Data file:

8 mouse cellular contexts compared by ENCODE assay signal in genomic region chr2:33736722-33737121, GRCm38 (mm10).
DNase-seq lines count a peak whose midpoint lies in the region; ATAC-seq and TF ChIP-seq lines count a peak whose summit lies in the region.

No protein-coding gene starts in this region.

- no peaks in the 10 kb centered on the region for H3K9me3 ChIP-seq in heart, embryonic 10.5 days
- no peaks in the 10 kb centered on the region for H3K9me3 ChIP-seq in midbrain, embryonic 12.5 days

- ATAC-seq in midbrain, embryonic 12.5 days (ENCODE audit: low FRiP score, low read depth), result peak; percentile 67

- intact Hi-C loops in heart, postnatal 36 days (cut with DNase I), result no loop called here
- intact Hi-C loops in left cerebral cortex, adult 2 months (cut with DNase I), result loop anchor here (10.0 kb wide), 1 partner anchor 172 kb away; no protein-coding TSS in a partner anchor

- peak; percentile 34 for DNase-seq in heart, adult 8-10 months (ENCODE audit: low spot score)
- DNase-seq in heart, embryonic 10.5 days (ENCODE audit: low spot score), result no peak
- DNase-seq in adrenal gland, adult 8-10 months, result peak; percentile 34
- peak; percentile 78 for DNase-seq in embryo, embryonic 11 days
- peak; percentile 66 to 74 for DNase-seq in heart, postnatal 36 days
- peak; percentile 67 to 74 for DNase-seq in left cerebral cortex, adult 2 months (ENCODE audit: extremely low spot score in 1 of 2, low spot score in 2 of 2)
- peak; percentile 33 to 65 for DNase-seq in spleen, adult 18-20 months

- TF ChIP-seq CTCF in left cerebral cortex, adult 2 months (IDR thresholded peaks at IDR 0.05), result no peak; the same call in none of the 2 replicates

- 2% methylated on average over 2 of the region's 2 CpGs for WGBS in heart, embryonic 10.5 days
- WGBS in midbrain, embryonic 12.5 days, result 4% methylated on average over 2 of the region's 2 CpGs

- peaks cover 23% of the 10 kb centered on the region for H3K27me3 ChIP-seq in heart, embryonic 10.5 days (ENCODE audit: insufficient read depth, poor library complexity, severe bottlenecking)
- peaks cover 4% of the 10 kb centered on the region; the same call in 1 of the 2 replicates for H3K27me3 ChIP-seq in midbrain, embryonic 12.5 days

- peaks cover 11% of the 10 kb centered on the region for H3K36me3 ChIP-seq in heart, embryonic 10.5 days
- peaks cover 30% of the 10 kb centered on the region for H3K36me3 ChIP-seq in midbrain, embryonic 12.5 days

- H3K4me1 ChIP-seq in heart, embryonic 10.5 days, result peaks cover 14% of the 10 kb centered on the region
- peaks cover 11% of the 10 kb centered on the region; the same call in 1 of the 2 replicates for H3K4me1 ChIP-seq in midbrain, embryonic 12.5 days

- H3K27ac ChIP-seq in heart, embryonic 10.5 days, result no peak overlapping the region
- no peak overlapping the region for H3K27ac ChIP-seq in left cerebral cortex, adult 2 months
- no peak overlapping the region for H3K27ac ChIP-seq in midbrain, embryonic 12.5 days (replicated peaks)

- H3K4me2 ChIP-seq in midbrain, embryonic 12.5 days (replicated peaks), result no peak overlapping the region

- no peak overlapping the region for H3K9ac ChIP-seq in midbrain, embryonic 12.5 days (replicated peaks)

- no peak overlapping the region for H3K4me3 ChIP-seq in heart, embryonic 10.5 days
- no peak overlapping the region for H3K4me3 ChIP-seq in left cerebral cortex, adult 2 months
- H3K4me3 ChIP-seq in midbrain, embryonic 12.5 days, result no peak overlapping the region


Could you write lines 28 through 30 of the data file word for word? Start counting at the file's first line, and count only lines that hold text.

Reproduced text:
- H3K4me2 ChIP-seq in midbrain, embryonic 12.5 days (replicated peaks), result no peak overlapping the region

- no peak overlapping the region for H3K9ac ChIP-seq in midbrain, embryonic 12.5 days (replicated peaks)

- no peak overlapping the region for H3K4me3 ChIP-seq in heart, embryonic 10.5 days